How to Replace the Temperature Coolant Sensor for a 2005 Trailblazer

by Justin Cupler

The TrailBlazer name originated as a trim level for the Blazer, in 1999. In 2002, the TrailBlazer became its own model, replacing all four-door Blazers, while two-door models kept the Blazer name. The 2005 TrailBlazer -- the last year before it replaced the Blazer altogether -- had a 4.2-liter six-cylinder engine as standard and 5.3-liter V-8 engine as an available option. Replacing the coolant temperature sensor on either engine is a similar process, with exception of the coolant refill procedure.

1

Open the TrailBlazer's hood, and remove the radiator cap. Raise the front of the SUV, using a floor jack, and position jack stands under its frame rails. Lower the vehicle onto the jack stands.

2

Crawl beneath the vehicle and find the lower radiator hose. Place a drain pan under where the lower radiator hose connects to the radiator. Squeeze the ears on the lower hose-to-radiator hose clamp with slip-joint pliers, and slide the hose clamp about 6 inches toward the engine.

3

Pull the lower radiator hose from the radiator carefully, and allow all of the coolant to drain from the radiator and the lower radiator hose -- be prepared; the coolant will flow out of the hose and radiator quickly.

4

Press the lower hose back onto the radiator once all of the coolant has stopped draining into the pan. Use slip-joint pliers to move the hose clamp to about 1 inch from the end of the radiator hose.

5

Raise the TrailBlazer off the jack stands, using a floor jack, and remove the jack stands. Lower the SUV to the ground.

6

Find the coolant temperature sensor on the front of the engine block, just behind the alternator. Pull upward on the locking tab on the coolant temperature sensor's wiring harness, and pull the wiring harness from the sensor.

7

Loosen the sensor, using a ratchet, 6-inch extension and a 12-point socket. Remove the sensor the rest of the way by hand.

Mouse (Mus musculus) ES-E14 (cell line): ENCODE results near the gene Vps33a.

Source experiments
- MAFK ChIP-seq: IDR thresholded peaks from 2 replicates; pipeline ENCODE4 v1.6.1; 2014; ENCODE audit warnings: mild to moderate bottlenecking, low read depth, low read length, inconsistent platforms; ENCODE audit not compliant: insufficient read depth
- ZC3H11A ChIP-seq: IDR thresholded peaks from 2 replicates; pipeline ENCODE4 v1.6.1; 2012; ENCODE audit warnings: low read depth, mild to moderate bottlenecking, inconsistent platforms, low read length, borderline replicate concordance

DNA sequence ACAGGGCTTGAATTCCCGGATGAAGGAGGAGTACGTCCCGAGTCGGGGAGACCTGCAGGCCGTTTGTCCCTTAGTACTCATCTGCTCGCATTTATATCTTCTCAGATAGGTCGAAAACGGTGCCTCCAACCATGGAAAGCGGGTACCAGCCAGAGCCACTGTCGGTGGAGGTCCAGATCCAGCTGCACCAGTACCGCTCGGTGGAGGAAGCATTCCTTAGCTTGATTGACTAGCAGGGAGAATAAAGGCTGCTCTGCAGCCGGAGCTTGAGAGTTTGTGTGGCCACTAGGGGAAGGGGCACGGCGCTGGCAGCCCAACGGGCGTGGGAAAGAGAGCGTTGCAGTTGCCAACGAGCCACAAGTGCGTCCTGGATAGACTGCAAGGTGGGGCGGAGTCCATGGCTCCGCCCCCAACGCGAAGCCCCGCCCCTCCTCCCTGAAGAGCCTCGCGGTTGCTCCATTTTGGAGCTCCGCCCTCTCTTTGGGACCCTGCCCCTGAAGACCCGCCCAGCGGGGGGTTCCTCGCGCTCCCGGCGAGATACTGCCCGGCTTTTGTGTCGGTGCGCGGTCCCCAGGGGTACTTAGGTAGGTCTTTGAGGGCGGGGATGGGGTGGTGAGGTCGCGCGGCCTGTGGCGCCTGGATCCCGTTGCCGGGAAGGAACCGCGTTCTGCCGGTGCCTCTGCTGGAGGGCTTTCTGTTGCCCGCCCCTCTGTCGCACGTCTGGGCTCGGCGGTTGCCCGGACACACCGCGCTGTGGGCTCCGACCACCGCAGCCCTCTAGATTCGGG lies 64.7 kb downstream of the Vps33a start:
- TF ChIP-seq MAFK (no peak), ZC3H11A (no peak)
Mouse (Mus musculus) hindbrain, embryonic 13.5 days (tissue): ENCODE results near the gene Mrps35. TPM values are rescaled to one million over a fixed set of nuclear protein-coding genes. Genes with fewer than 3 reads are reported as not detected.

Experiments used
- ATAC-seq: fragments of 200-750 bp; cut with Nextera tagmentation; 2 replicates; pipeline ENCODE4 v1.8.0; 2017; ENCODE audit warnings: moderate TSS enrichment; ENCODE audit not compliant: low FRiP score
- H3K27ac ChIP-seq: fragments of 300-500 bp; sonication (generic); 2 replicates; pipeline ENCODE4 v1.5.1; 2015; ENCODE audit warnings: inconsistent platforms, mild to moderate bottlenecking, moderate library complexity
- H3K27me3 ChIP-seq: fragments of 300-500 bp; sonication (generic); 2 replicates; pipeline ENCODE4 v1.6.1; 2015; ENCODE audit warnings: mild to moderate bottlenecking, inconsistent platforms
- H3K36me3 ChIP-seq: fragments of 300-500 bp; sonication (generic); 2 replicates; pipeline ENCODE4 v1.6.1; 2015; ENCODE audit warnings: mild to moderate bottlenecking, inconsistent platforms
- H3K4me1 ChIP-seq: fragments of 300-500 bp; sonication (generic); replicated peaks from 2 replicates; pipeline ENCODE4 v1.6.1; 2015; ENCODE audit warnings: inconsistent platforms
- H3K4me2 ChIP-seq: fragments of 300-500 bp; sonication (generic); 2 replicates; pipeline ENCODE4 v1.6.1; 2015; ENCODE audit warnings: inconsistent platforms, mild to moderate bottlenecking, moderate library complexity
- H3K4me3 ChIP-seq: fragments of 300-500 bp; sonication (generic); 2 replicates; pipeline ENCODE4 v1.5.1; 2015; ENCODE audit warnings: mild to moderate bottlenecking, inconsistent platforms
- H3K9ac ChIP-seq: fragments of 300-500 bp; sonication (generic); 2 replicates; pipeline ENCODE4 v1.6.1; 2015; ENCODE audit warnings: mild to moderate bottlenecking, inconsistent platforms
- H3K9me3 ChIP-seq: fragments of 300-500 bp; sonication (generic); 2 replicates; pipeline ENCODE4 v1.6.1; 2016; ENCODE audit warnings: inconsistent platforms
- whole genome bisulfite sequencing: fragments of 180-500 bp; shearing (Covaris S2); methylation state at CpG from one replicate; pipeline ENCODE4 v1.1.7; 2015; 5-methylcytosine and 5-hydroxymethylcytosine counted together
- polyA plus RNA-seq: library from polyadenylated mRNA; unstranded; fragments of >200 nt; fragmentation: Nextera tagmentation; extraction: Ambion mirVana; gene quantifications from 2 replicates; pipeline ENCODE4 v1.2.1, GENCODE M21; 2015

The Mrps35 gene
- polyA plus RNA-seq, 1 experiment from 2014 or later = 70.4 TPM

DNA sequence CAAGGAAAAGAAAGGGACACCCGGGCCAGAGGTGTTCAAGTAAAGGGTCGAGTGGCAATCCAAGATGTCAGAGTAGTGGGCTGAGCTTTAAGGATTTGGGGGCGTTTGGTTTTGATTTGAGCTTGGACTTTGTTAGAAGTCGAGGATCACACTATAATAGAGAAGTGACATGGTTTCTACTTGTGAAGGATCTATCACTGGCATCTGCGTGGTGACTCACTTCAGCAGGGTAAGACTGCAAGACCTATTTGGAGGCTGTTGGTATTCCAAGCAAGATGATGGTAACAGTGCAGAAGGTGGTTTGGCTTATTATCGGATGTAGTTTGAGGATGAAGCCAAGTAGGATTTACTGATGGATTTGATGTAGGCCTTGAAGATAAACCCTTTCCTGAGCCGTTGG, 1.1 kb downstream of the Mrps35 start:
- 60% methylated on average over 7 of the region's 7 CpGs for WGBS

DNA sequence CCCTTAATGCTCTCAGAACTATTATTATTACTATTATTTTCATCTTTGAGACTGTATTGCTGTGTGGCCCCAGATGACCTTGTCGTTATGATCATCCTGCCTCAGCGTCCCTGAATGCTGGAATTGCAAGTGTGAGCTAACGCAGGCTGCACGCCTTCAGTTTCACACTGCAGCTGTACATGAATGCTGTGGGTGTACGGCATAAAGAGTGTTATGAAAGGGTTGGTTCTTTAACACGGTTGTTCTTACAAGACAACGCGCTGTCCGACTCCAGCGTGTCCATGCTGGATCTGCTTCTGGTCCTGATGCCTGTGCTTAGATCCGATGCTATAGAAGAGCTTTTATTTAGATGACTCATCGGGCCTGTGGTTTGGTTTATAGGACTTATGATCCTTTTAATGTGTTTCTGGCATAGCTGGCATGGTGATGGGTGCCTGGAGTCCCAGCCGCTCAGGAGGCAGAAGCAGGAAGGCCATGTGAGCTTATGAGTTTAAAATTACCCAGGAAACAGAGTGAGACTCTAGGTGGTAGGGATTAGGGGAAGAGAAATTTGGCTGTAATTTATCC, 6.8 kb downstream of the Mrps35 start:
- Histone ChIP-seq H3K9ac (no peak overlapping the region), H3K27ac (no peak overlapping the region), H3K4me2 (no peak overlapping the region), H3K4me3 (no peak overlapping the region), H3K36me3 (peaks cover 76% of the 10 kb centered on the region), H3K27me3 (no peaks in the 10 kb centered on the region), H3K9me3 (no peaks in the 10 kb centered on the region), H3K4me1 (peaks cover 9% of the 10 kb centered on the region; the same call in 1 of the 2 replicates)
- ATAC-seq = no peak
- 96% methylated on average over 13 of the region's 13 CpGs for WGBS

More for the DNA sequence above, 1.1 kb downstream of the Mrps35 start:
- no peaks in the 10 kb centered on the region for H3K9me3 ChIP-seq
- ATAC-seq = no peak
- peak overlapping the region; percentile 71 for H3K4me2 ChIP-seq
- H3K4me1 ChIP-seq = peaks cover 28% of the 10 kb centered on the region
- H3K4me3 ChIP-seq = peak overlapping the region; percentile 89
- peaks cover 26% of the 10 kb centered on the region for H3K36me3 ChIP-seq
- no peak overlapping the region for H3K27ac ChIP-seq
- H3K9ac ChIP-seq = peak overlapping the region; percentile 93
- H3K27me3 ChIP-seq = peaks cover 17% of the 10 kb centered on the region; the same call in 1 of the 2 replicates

8

Apply a thin coat of thread sealer to the threads on the new coolant temperature sensor. Allow the sealer to cure for the time specified by its instructions.

9

Hand-tighten the new coolant temperature sensor into the engine and tighten it to 15 foot-pounds, using a torque wrench, 6-inch extension and 12-point socket. Plug the wiring harness into the receptacle on the new sensor.

10

Add 50-50 premixed Dex-Cool coolant into the radiator until it reaches the base of the radiator's filler neck. Open the coolant reservoir and add 50-50 premixed Dex-Cool coolant to it until the coolant level remains steady at the "Full Cold" mark on the reservoir.

11

Tighten the coolant reservoir cap and the radiator cap. Start the TrailBlazer's 4.2-liter engine and hold the engine's idle at 2,000 to 2,500 rpm until the temperature gauge reads about halfway. Allow it to idle for about three minutes, then shut the engine off. Allow the engine to cool until it is cold to the touch and check the coolant level in the coolant reservoir. Add 50-50 premixed coolant until the level reaches "Full Cold" on the reservoir.

On the 5.3-liter V-8 engine, start the engine and hold at 3,000 rpm for 30 seconds, then allow the engine to idle for 30 seconds -- repeat this cycle until the temperature gauge reads about halfway. Allow the engine to idle for about three minutes, then shut the engine off. Allow the engine to set until it is cool to the touch and verify the coolant level is within the "Full Cold" range on the reservoir. Add more 50-50 premixed Dex-Cool coolant as needed.

The regular-length TrailBlazer with a 4.2-liter engine has a 2.7-gallon coolant capacity, and the extended-length version has 3.45-gallon coolant capacity. The regular-length TrailBlazer with a 5.3-liter has a 3.05-gallon coolant capacity, and the extended-length has a 3.82-gallon capacity.

12

Take the old coolant to a used automotive fluid recycling center for disposal. Some auto parts stores take old coolant free of charge.

Warning

  • close Engine coolant is highly toxic, so keep it away from animals and children.

Items you will need

About the Author

Justin Cupler is a professional writer who has been published on several websites including CarsDirect and Autos.com. Cupler has worked in the professional automotive repair field as a technician and a manager since 2000. He has a certificate in broadcast journalism from the Connecticut School of Broadcasting. Cupler is currently studying mechanical engineering at Saint Petersburg College.